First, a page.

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Inicio Cirugía Española (English Edition) Mucinous Tumour in a Mature Ovarian Teratoma: An Unusual Presentation of Pseudom...
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Vol. 93. Issue 7.
Pages e69-e71 (August - September 2015)
Vol. 93. Issue 7.
Pages e69-e71 (August - September 2015)
Scientific letter
DOI: 10.1016/j.cireng.2013.04.017
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Mucinous Tumour in a Mature Ovarian Teratoma: An Unusual Presentation of Pseudomyxoma Peritonei
Tumour mucinoso desarrollado en un teratoma ovárico maduro: presentación inusual de pseudomixoma peritoneal
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Jacob Motos Micóa, Francisco Javier Velasco Albendeab, Manuel Ferrer Márqueza,
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manuferrer78@hotmail.com

Corresponding author.
, Emilia Medina Estévezb, Juan Torres Meleroa
a Servicio de Cirugía General y del Aparato Digestivo, Hospital Torrecárdenas, Almería, Spain
b Servicio de Anatomía Patológica, Hospital Torrecárdenas, Almería, Spain
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Pseudomyxoma peritonei (PMP) is a rare clinical condition characterized by the presence of extracellular mucin in the abdominal cavity. Histologically, it is classified as adenomucinosis, hybrid adenomucinosis or mucinous adenocarcinoma.1,2

We present the case of a 76-year-old woman with a 3-month history of pain and abdominal distension (Fig. 1A) accompanied by anorexia. Upon examination, we observed an extremely distended abdomen that was painful and tender, which made it impossible for the patient to remain in any position. Abdominal ultrasound reported a large mass (probably mucinous) occupying the entire abdominal cavity, whose origin was not be to identify. Abdominal-pelvic CT scan showed evidence of a large mass that was compressing the abdominal organs. The presumed diagnosis was PMP originating in the appendix or mucinous tumour of the left ovary. We removed 15kg of thick mucinous material (Fig. 1B). The procedure also involved: bilateral adnexectomy; total omentectomy; right parietal, left parietal and pelvic peritonectomies; appendectomy; and resection of several implants. After complete cytoreductive surgery, HIPEC was done following the coliseum technique (Sugarbaker).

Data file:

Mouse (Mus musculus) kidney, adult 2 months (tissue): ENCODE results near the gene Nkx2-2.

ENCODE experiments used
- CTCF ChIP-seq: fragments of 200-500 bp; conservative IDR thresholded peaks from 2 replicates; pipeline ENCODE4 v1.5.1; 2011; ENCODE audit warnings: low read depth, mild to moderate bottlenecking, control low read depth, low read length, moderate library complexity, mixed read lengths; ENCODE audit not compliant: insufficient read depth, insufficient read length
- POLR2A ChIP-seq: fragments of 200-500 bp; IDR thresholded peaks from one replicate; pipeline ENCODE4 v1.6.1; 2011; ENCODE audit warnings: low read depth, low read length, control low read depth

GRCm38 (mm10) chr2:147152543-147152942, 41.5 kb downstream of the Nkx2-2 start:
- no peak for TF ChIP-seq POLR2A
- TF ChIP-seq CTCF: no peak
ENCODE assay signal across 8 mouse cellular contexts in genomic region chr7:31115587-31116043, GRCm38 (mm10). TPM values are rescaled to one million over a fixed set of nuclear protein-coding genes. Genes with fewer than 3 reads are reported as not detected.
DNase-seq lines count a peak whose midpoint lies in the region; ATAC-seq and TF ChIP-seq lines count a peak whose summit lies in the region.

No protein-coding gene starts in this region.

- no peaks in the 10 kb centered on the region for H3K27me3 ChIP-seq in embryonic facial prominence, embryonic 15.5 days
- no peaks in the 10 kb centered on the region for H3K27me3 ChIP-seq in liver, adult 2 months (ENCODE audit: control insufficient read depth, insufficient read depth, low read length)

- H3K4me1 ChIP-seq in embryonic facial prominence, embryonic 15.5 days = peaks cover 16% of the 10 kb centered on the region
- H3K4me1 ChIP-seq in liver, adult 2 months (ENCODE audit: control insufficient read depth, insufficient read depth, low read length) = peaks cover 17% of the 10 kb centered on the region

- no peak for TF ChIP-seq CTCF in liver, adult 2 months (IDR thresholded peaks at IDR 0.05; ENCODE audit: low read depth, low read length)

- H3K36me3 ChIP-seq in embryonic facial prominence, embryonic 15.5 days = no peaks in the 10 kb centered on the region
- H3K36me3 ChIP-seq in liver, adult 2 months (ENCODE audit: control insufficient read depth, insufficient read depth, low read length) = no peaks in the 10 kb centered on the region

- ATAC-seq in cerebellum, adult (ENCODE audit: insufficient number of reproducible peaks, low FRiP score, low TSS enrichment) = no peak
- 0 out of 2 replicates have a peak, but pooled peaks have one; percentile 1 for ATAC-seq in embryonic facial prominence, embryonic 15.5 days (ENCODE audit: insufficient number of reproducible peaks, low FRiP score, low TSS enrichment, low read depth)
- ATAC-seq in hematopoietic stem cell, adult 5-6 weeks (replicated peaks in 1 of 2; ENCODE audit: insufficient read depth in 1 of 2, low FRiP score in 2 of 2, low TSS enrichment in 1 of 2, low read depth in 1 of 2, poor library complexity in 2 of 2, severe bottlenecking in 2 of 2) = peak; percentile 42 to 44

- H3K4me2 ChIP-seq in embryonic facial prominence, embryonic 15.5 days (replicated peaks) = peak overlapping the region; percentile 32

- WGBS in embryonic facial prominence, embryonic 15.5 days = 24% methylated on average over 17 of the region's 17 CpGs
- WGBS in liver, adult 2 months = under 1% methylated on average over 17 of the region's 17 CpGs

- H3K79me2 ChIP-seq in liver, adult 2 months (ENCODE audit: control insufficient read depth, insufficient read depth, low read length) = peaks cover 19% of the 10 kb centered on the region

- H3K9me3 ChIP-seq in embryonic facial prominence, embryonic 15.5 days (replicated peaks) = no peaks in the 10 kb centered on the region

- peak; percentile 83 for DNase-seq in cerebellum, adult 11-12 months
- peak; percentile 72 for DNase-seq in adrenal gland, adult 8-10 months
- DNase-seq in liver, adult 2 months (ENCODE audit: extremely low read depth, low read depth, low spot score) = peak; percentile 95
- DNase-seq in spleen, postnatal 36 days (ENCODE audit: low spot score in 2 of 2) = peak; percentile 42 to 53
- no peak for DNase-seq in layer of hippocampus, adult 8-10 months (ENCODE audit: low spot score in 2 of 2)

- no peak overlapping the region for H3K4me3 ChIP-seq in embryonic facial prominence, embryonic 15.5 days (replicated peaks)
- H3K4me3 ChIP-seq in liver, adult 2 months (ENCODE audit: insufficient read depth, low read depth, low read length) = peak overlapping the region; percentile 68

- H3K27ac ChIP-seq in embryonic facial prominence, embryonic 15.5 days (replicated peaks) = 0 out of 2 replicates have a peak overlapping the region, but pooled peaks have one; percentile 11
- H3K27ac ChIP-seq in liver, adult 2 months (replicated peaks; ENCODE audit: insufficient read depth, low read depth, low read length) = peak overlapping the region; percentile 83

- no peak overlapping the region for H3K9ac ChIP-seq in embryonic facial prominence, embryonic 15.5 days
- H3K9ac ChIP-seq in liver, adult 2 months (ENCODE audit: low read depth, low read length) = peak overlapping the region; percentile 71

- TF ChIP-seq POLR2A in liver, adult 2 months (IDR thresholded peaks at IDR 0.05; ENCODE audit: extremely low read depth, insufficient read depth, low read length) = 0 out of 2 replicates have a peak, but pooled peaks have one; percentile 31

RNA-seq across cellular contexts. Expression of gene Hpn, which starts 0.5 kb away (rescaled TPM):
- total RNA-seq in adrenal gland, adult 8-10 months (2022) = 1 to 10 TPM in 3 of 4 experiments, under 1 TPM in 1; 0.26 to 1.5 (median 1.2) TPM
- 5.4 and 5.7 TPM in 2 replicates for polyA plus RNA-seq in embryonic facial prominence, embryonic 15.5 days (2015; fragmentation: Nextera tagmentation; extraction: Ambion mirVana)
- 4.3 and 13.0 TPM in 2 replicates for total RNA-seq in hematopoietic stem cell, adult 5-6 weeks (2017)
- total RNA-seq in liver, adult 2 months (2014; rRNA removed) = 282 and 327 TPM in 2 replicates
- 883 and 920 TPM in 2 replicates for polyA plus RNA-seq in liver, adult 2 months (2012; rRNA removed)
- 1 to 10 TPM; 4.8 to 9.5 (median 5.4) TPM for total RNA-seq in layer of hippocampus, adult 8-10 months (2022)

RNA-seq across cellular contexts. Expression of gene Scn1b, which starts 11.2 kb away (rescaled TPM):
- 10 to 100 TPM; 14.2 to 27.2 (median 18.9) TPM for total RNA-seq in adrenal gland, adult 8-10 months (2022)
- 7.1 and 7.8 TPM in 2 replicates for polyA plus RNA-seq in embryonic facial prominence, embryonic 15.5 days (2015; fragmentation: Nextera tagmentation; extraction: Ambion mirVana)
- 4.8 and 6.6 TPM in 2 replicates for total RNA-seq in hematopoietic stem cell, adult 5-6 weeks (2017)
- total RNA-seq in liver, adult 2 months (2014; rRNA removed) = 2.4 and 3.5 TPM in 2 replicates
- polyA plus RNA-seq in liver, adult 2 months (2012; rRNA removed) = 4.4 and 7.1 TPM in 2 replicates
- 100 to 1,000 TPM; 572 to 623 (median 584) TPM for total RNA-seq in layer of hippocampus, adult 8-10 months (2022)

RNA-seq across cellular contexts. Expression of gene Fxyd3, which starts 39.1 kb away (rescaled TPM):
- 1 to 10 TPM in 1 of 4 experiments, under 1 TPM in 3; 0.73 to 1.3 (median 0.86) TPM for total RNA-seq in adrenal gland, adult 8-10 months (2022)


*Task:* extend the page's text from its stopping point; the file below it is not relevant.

Fig. 1.

(A) Massive abdominal distension; (B) mucinous material from the cavity (PMP); (C) macroscopic image of the ovarian mucinous tumour; (D) mature teratomatous tissue associated with the mucinous tumour (Haematoxylin–eosin, 4×).

(0.31MB).

Postoperative progress was favourable, and the patient was discharged on the 12th day. At the last follow-up, which was 20 months after surgery, the patient was disease-free and had normal tumour marker levels.

The macroscopic study demonstrated a multilocular, mucinous tumour of the left ovary that measured 18×10cm, with capsular rupture (Fig. 1C), while the cecal appendix was normal. The microscopic study of that ovary confirmed the presence of a low-grade malignant mucinous neoplasm (Fig. 2A) developed in digestive-type tissue derived from the endodermal germ layer of a mature cystic teratoma of the ovary, with positive immunoexpression for CK20, CDX2 and CK7 (Fig. 2B–D) and negative for CA125.

Fig. 2.

(A) Microscopic image of the mucinous proliferative tumour (Haematoxylin–eosin, 10×); (B) diffuse cytoplasmic positive immunoexpression (Cytokeratin 7, 10×); (C) diffuse cytoplasmic positivity (Cytokeratin 20, 20×); (D) diffuse positive nuclear immunostaining (CDX2, 10×).

(0.44MB).